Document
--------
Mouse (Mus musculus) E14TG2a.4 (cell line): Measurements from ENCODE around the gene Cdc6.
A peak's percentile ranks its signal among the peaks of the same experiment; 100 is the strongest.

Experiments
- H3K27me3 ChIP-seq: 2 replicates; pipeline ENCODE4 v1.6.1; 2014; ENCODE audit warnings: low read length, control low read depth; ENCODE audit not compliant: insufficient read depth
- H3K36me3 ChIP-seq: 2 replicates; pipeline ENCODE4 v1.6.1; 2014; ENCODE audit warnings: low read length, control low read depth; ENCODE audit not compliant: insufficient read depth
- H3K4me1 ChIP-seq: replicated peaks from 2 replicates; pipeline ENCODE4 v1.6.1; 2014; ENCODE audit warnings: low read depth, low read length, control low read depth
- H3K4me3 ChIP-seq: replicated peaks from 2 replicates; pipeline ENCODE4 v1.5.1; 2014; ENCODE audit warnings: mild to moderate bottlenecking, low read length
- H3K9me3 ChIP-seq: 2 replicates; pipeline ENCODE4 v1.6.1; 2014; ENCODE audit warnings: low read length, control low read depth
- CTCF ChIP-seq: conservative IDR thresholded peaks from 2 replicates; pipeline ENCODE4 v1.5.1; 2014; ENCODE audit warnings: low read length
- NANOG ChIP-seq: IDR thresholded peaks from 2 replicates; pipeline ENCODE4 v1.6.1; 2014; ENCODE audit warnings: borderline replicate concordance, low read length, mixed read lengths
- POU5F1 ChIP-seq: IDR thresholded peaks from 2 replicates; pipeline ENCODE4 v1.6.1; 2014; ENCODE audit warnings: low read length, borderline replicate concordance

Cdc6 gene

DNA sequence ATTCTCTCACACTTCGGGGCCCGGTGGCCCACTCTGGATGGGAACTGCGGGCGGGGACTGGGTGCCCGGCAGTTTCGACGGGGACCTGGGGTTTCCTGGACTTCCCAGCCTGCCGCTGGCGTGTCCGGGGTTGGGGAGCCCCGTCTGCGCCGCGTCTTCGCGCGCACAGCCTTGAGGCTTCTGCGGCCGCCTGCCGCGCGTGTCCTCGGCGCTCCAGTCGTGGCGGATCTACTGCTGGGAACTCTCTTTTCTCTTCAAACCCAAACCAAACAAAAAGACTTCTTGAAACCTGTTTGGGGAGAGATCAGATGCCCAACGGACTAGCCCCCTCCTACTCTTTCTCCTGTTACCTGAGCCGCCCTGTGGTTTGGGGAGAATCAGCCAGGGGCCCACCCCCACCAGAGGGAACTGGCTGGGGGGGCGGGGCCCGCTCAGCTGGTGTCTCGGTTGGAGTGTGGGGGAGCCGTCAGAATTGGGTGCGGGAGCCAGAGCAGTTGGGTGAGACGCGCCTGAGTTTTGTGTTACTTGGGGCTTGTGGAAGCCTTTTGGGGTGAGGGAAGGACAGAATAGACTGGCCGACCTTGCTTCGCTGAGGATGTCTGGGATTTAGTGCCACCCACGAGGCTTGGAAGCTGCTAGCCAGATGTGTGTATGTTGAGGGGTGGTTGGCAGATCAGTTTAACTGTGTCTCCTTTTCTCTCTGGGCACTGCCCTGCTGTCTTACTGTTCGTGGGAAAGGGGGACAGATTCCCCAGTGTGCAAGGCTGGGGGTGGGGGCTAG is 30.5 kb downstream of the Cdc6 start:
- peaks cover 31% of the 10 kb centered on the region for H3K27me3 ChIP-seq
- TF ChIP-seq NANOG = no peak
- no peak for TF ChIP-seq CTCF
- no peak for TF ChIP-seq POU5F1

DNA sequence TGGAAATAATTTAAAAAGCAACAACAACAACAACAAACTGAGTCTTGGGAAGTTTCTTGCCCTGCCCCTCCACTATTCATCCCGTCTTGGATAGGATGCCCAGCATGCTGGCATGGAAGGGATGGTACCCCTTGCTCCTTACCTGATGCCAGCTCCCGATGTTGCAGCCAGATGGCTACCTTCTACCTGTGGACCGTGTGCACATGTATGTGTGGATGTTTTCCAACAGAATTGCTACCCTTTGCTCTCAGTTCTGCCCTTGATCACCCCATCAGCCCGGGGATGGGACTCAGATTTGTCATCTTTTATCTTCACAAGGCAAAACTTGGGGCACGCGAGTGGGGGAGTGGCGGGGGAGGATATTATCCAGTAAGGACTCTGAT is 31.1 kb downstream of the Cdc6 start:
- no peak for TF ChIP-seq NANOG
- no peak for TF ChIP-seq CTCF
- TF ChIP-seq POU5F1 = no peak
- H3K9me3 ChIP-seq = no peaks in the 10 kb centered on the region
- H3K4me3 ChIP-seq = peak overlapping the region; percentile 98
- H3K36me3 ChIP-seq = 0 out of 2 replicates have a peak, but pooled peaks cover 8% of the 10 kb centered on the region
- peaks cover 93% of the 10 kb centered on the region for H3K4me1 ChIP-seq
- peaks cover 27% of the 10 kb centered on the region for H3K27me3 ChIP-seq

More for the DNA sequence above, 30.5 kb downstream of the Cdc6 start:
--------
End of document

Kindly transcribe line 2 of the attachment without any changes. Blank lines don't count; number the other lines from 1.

A peak's percentile ranks its signal among the peaks of the same experiment; 100 is the strongest.